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Sep 4, 2014

Diseased Cells Made to Synthesize Their Own Drug

  • What if a drug target and a drug synthesis site were one and the same? Such a biochemical twofer would essentially turn a diseased cell into a reaction vessel. A neat trick, to be sure. More important it would, potentially, evade an all-too-familiar problem—the tradeoff between low molecular weight therapeutics (which offer higher permeability) and high molecular weight therapeutics (which offer higher potency).

    Deploying the curious term “in cellulo,” researchers at The Scripps Research Institute report that they have used a chemical approach to turn diseased cells into unique manufacturing sites for molecules that can treat a form of muscular dystrophy. The chemical approach, a form of click chemistry, allowed the researchers to transform small molecules into potent, multivalent ligands by a reaction that was catalyzed by the very RNA defect that caused the disease.

    The researchers published their findings August 27 in the journal Angewandte Chemie, in an article entitled, “A Toxic RNA Catalyzes the In Cellulo Synthesis of Its Own Inhibitor.”

    “Small molecule modules with precisely positioned alkyne and azide moieties bind adjacent internal loops in r(CCUG)exp, the causative agent of myotonic dystrophy type 2 (DM2),” wrote the authors, who added that the small modules were “transformed into oligomeric, potent inhibitors of DM2 RNA dysfunction by a Huisgen 1,3-dipolar cycloaddition reaction.”

    This reaction, the researchers noted, is a variant of click chemistry, a process invented by Nobel laureate K. Barry Sharpless, a chemist at TSRI, to quickly produce substances by attaching small units or modules together in much the same way this occurs naturally. “In my opinion,” said TSRI professor and study leader Matthew Disney, Ph.D., “this is one unique and a nearly ideal application of the process Sharpless and his colleagues first developed.”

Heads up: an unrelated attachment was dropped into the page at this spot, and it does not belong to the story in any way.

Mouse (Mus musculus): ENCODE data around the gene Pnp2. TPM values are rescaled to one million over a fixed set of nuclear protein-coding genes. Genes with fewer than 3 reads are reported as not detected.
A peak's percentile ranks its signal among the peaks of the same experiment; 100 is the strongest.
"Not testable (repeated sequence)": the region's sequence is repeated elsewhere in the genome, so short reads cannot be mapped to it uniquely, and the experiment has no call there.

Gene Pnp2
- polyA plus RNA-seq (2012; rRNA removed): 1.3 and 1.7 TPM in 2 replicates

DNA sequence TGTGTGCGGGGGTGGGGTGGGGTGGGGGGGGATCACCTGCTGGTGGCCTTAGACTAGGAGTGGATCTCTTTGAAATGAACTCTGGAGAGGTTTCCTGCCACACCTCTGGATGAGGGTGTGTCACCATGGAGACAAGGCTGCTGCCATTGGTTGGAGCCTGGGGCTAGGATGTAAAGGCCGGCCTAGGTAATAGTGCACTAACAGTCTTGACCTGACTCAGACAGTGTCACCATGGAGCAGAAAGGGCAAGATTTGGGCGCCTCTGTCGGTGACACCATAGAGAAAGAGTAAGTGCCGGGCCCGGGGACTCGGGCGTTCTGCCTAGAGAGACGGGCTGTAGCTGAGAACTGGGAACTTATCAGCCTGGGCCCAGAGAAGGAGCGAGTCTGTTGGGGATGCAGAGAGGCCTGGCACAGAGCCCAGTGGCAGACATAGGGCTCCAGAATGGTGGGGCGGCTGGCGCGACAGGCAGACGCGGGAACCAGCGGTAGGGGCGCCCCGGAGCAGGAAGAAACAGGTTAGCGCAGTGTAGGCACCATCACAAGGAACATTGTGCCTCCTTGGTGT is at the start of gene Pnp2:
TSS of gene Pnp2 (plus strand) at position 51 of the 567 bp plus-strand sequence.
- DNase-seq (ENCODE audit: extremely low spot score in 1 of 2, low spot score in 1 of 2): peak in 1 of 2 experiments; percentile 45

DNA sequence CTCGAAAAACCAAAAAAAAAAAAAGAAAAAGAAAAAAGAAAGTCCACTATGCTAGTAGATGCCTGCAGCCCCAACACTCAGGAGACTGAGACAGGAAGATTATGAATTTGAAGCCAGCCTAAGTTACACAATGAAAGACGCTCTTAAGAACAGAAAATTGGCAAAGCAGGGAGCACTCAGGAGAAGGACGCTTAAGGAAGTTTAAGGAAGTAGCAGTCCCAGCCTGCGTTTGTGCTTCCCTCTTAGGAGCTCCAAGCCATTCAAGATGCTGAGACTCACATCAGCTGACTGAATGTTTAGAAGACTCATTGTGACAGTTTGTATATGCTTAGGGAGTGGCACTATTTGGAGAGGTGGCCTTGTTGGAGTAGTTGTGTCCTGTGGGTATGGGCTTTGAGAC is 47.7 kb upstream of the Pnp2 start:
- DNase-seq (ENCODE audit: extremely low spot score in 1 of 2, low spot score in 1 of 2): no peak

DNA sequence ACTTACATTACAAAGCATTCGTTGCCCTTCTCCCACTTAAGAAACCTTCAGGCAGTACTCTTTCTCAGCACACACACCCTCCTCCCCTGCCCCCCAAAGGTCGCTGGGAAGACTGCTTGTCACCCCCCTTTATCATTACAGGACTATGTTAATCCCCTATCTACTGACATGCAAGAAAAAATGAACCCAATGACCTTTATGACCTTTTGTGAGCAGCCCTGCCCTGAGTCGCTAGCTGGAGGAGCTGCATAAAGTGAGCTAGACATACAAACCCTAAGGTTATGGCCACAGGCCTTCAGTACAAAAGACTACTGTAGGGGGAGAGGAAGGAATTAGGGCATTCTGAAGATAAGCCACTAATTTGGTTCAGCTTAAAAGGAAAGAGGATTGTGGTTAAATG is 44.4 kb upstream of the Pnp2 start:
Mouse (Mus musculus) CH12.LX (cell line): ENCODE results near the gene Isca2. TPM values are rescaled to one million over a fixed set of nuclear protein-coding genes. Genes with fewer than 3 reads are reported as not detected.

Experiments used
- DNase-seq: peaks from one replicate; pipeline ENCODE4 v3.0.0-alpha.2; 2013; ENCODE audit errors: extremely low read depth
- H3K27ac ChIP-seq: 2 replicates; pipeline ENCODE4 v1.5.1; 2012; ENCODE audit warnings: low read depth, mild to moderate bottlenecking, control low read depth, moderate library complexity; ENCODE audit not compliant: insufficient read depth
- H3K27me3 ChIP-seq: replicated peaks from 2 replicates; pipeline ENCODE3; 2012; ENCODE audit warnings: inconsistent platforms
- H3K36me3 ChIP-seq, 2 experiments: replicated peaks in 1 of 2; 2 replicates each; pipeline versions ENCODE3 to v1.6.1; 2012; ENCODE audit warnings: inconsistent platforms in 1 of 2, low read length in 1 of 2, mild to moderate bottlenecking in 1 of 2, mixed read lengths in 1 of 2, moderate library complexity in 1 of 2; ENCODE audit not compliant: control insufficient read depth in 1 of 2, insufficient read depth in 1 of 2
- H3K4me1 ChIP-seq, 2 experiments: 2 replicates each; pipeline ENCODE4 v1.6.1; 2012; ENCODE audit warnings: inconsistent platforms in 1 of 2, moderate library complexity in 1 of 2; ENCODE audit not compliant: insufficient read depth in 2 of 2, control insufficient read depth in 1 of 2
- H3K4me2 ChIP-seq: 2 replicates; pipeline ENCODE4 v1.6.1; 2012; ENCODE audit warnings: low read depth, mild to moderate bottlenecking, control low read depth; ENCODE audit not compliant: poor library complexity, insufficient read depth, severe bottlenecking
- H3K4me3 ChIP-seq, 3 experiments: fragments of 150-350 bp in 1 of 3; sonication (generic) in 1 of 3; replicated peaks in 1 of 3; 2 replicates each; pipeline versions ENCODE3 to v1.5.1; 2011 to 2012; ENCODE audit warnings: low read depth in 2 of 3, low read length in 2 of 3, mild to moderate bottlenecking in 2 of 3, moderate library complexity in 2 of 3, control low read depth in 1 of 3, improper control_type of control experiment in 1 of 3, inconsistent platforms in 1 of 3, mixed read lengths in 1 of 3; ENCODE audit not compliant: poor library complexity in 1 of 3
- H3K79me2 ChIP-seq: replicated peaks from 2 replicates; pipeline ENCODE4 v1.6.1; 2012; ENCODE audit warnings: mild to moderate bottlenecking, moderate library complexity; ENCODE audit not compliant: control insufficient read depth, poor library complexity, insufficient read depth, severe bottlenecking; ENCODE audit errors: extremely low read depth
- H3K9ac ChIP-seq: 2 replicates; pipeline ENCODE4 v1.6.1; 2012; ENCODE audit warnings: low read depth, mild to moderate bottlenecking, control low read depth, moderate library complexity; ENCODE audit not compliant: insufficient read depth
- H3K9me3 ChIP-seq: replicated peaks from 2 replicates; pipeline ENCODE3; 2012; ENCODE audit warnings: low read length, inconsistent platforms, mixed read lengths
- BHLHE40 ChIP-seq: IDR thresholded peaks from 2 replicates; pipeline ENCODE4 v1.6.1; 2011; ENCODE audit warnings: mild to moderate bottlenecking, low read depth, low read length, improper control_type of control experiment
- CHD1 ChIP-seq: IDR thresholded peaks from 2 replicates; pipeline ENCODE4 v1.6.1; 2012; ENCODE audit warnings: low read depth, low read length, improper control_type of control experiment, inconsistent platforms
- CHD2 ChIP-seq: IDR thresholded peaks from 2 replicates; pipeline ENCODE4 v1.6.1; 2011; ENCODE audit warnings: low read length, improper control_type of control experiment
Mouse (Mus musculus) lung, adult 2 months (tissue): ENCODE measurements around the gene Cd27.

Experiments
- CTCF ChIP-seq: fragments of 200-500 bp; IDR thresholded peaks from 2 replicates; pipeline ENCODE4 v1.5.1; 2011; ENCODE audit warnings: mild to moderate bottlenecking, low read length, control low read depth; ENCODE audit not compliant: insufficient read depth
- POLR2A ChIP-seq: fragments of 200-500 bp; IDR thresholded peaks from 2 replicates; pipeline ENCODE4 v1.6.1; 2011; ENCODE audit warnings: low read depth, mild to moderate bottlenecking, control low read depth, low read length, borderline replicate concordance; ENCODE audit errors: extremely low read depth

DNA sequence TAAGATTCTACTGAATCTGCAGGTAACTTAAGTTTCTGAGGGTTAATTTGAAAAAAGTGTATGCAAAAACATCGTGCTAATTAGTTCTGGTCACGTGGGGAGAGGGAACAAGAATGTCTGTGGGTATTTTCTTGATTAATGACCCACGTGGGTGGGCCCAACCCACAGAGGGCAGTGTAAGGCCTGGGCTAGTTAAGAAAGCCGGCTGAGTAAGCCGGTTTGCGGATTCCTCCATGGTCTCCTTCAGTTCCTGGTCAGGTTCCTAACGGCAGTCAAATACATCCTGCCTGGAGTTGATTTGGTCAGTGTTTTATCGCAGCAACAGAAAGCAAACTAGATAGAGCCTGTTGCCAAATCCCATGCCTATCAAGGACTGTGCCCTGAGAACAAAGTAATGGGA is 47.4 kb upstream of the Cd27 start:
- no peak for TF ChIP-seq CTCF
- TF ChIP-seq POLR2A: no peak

“Because the treatment is synthesized only in diseased cells, the compounds could provide highly specific therapeutics that only act when a disease is present,” Dr. Disney continued. “This means we can potentially treat a host of conditions in a very selective and precise manner in totally unprecedented ways.”

    In the current study, the inhibitory assembly turned out to be 1,000 times more potent than the modular, small molecule precursors and 100 times more potent than the research team’s most active lead compound. The study, according to research associate Suzanne Rzuczek, Ph.D., marked the first time such an approach was validated in live cells.

    Given the predictability of the process and the nearly endless combinations, translating such an approach to cellular systems could be enormously productive, Disney explained. RNAs make ideal targets because they are modular, just like the compounds for which they provide a molecular template.

    Not only that, he added, but many similar RNAs cause a host of incurable diseases such as ALS (Lou Gehrig's Disease), Huntington's disease, and more than 20 others for which there are no known cures, making this approach a potential route to develop lead therapeutics to this large class of debilitating diseases.


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